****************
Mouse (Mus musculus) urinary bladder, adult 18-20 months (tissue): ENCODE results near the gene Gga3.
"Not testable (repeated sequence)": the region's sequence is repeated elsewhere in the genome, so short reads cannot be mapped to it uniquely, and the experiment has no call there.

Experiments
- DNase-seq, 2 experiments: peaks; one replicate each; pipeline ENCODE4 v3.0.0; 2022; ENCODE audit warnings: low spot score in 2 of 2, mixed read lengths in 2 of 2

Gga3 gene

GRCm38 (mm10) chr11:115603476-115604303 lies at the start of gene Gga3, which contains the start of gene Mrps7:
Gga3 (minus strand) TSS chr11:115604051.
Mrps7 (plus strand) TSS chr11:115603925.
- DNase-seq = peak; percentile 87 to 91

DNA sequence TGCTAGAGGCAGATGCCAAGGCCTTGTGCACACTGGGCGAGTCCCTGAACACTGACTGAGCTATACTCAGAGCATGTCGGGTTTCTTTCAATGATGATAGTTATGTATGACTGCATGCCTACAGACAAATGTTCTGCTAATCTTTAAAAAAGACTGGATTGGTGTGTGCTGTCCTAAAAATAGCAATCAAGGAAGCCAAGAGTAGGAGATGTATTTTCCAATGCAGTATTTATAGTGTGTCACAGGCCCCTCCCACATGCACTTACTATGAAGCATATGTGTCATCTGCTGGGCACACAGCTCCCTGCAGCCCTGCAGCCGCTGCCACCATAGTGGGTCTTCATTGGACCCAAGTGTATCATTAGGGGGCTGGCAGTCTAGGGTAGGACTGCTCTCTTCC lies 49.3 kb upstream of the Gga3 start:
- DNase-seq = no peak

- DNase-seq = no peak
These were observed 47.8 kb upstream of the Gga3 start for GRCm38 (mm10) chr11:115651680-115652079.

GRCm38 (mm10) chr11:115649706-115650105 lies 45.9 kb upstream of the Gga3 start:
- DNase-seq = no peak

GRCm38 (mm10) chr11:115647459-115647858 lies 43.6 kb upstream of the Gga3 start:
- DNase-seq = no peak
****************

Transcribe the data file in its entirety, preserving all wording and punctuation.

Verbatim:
Mouse (Mus musculus) urinary bladder, adult 18-20 months (tissue): ENCODE results near the gene Gga3.
"Not testable (repeated sequence)": the region's sequence is repeated elsewhere in the genome, so short reads cannot be mapped to it uniquely, and the experiment has no call there.

Experiments
- DNase-seq, 2 experiments: peaks; one replicate each; pipeline ENCODE4 v3.0.0; 2022; ENCODE audit warnings: low spot score in 2 of 2, mixed read lengths in 2 of 2

Gga3 gene

GRCm38 (mm10) chr11:115603476-115604303 lies at the start of gene Gga3, which contains the start of gene Mrps7:
Gga3 (minus strand) TSS chr11:115604051.
Mrps7 (plus strand) TSS chr11:115603925.
- DNase-seq = peak; percentile 87 to 91

DNA sequence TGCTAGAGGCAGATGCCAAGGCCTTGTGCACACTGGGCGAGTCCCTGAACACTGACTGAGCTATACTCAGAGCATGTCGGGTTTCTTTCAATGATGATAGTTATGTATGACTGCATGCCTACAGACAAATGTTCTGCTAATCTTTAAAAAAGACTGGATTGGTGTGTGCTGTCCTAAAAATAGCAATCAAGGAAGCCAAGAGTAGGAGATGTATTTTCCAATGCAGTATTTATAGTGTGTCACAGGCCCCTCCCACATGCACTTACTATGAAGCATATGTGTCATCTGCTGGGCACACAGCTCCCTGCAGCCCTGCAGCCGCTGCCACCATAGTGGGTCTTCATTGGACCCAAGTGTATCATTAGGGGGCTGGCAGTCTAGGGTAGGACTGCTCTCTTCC lies 49.3 kb upstream of the Gga3 start:
- DNase-seq = no peak

- DNase-seq = no peak
These were observed 47.8 kb upstream of the Gga3 start for GRCm38 (mm10) chr11:115651680-115652079.

GRCm38 (mm10) chr11:115649706-115650105 lies 45.9 kb upstream of the Gga3 start:
- DNase-seq = no peak

GRCm38 (mm10) chr11:115647459-115647858 lies 43.6 kb upstream of the Gga3 start:
- DNase-seq = no peak